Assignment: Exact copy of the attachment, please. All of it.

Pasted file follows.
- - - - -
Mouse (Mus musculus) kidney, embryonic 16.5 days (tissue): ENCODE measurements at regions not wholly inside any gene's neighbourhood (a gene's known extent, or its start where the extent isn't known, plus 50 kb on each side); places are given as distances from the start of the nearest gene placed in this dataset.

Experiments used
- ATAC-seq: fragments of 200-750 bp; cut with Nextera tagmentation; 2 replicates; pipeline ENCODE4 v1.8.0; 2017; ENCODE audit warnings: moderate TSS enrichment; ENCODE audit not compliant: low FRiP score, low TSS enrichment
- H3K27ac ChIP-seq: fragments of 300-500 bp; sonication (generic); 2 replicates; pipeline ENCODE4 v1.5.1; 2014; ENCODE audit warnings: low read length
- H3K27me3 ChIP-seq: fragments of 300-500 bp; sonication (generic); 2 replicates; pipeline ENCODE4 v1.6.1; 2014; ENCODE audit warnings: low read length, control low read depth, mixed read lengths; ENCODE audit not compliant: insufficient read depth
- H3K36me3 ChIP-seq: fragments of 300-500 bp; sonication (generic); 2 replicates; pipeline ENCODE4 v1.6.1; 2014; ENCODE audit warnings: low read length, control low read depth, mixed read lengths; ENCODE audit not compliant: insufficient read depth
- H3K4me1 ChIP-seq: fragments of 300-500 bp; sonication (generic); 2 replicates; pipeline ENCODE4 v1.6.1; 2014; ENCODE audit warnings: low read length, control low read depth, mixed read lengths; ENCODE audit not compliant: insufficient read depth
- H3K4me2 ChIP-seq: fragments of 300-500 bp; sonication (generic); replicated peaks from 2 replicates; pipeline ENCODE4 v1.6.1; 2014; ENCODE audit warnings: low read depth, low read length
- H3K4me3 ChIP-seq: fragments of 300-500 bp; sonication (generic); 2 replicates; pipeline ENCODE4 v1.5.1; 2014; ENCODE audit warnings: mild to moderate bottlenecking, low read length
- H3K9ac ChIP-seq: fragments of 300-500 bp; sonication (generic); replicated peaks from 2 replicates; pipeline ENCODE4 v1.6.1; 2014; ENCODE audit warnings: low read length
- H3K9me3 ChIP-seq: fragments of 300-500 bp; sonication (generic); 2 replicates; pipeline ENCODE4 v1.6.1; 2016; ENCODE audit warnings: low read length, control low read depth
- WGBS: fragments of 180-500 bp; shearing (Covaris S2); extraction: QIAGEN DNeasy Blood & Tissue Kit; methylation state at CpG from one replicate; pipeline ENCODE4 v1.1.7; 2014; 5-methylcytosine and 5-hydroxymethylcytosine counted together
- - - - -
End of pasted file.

Mouse (Mus musculus) kidney, embryonic 16.5 days (tissue): ENCODE measurements at regions not wholly inside any gene's neighbourhood (a gene's known extent, or its start where the extent isn't known, plus 50 kb on each side); places are given as distances from the start of the nearest gene placed in this dataset.

Experiments used
- ATAC-seq: fragments of 200-750 bp; cut with Nextera tagmentation; 2 replicates; pipeline ENCODE4 v1.8.0; 2017; ENCODE audit warnings: moderate TSS enrichment; ENCODE audit not compliant: low FRiP score, low TSS enrichment
- H3K27ac ChIP-seq: fragments of 300-500 bp; sonication (generic); 2 replicates; pipeline ENCODE4 v1.5.1; 2014; ENCODE audit warnings: low read length
- H3K27me3 ChIP-seq: fragments of 300-500 bp; sonication (generic); 2 replicates; pipeline ENCODE4 v1.6.1; 2014; ENCODE audit warnings: low read length, control low read depth, mixed read lengths; ENCODE audit not compliant: insufficient read depth
- H3K36me3 ChIP-seq: fragments of 300-500 bp; sonication (generic); 2 replicates; pipeline ENCODE4 v1.6.1; 2014; ENCODE audit warnings: low read length, control low read depth, mixed read lengths; ENCODE audit not compliant: insufficient read depth
- H3K4me1 ChIP-seq: fragments of 300-500 bp; sonication (generic); 2 replicates; pipeline ENCODE4 v1.6.1; 2014; ENCODE audit warnings: low read length, control low read depth, mixed read lengths; ENCODE audit not compliant: insufficient read depth
- H3K4me2 ChIP-seq: fragments of 300-500 bp; sonication (generic); replicated peaks from 2 replicates; pipeline ENCODE4 v1.6.1; 2014; ENCODE audit warnings: low read depth, low read length
- H3K4me3 ChIP-seq: fragments of 300-500 bp; sonication (generic); 2 replicates; pipeline ENCODE4 v1.5.1; 2014; ENCODE audit warnings: mild to moderate bottlenecking, low read length
- H3K9ac ChIP-seq: fragments of 300-500 bp; sonication (generic); replicated peaks from 2 replicates; pipeline ENCODE4 v1.6.1; 2014; ENCODE audit warnings: low read length
- H3K9me3 ChIP-seq: fragments of 300-500 bp; sonication (generic); 2 replicates; pipeline ENCODE4 v1.6.1; 2016; ENCODE audit warnings: low read length, control low read depth
- WGBS: fragments of 180-500 bp; shearing (Covaris S2); extraction: QIAGEN DNeasy Blood & Tissue Kit; methylation state at CpG from one replicate; pipeline ENCODE4 v1.1.7; 2014; 5-methylcytosine and 5-hydroxymethylcytosine counted together